Benjamin Pate never wanted to step inside a jail, even for a visit.
“I always said I would never go to a jail,” he said. “I always said to my kids that if they ever got arrested I wouldn’t visit them because I didn’t want anything to do with the jail.”
These days, Pate, who is an elder at the First Baptist Church of Sun City, spends five days a week at the Manatee County Jail. He’s the chaplain for the Manatee County Sheriff’s Office. His office is at the jail, where he provides spiritual services for inmates and officers.
He underwent a conversion of sorts in his opinion of jails when his nephew was arrested some years back, and the nephew’s mother, Pate’s sister-in-law, pleaded with him to visit his nephew in jail. Once he visited, he felt that God wanted him to work in jails, and he became a religious volunteer at the Manatee County jail.
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“God softened my heart,” he said.
Pate became a volunteer chaplain a few years later — the Manatee County Sheriff’s Office has four volunteer chaplains, one in each district — and became the department’s paid chaplain a few years ago.
Jesus said it: ‘The Son of Man has come not to be served but to serve others.’
“God called me to this job in May of 2013,” he said.
Pate and chaplains for other area law enforcement agencies say that the details of the daily work may be different than a more traditional ministry, but that it is indeed a calling, just like any other ministerial work.
Don Sturiano, the senior pastor at Kingdom Life Christian Church in Bradenton, said that soon after he came to this area he was praying, asking God what he could do to be of service to the community. Suddenly an idea came to him, and he took steps to help organize a program through the Bradenton Police Department. Now, every year, Bradenton cops take local inner-city kids Christmas shopping.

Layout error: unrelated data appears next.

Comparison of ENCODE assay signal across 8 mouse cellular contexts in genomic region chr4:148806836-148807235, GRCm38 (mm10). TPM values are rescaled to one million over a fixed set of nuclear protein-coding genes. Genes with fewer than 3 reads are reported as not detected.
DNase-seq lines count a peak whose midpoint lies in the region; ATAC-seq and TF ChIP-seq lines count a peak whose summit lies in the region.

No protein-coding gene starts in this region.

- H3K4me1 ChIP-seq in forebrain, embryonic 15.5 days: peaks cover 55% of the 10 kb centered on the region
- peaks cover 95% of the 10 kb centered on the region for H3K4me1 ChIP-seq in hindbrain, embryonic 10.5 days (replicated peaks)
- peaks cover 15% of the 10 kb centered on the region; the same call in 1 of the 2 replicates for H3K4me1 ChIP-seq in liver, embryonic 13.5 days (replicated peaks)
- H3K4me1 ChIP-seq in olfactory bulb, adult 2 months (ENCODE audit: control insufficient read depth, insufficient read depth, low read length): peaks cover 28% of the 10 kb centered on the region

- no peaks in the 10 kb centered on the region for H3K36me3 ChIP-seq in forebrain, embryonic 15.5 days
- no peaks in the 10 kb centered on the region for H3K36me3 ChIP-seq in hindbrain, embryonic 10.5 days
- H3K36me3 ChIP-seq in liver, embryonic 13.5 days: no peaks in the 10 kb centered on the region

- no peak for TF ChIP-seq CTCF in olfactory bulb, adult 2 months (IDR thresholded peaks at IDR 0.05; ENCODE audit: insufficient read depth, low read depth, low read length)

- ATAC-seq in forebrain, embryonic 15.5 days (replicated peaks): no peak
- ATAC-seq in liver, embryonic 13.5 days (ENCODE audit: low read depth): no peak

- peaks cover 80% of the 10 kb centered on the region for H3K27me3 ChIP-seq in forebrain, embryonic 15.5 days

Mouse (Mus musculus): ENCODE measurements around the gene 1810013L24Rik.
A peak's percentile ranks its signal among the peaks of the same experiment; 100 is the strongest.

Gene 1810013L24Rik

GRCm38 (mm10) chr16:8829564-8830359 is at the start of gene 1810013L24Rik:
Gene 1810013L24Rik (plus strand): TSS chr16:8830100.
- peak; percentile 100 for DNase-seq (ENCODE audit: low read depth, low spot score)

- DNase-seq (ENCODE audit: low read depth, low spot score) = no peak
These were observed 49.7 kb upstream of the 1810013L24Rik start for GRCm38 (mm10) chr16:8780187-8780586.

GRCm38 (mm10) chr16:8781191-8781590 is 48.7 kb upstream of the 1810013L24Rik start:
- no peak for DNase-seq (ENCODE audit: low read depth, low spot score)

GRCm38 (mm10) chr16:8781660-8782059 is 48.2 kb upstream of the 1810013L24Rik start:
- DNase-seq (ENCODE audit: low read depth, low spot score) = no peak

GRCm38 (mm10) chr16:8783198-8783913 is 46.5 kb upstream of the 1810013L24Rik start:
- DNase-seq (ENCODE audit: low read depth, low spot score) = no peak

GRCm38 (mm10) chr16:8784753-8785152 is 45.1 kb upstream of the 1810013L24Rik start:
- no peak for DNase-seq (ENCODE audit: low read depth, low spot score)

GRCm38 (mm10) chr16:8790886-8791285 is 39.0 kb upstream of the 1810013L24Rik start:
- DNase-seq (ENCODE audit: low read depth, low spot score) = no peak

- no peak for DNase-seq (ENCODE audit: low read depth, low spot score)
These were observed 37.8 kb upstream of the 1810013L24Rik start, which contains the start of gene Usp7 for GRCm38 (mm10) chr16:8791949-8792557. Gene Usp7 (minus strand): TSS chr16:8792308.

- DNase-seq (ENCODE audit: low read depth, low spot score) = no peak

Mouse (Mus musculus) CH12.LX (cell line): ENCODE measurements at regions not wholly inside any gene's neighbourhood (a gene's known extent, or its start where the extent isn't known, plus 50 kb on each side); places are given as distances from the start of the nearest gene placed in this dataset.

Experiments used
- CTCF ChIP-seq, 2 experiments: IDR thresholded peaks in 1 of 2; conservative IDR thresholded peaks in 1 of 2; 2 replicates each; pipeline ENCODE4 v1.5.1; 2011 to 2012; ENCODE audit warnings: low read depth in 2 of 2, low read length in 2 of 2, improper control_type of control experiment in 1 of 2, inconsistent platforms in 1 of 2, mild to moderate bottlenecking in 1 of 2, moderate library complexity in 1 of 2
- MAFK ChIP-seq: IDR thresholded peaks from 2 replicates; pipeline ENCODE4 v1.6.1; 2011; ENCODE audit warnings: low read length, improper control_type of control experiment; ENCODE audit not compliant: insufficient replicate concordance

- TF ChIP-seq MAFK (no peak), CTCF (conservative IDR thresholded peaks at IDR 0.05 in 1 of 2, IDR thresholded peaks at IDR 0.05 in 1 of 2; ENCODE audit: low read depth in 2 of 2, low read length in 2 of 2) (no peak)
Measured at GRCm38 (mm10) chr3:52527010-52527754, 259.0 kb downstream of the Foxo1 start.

A couple of years after that program started, Sturiano became the chaplain for the department.
One thing that sets a chaplain’s work apart in that he or she has to minister to people of many different faiths, and even to people of no faith. Since the chaplains have deeply felt personal religious beliefs, that can demand an adjustment.
“We try and stay away from religious doctrine,” Pate said. “We deal with the 98 percent of the Bible that doesn’t deal with doctrine,” Pate said. (He stressed that the the 98 percent figured was just a number he used for illustrative purposes, not a studied or accurate percentage.)
For both Pate and Sturiano, being a chaplain means focusing on relationships. That means both relationships between the chaplain and the people he or she serves, and the relationship between those people and their God.
For Pate, the job has some peculiar challenges. He has to be open to the fact the fact that prisoners can undergo sincere religious conversions while they’re incarcerated. But sometimes they’ll pretend to have converted because they learn that members of a certain religion may get, for example, special meals that are a cut above normal jail fare. It’s up to Pate to determine whether an inmate’s conversion is sincere.
Sturiano’s position with the police department is not paid. He goes to to the police station once a week to make himself available to anyone who might needs spiritual services. He occasionally goes on ride-alongs with officers and he listens to the police radio and goes to crime scenes if he thinks he can be useful. All the officers have his cell phone number and they call him with everything from religious and spiritual concerns to job and family problems.
And although they both say that being a chaplain for law enforcement agencies has its differences from church, the essence of the work is the same. It’s all about serving people.
“I enjoy helping people,” Tate said. “My prayer with my wife when we pray every morning is ‘Bless me to bless someone else with the blessings that you have blessed me with.’ ”
“Jesus said it,” Sturiano said. “’The Son of Man has come not to be served but to serve others.’ ”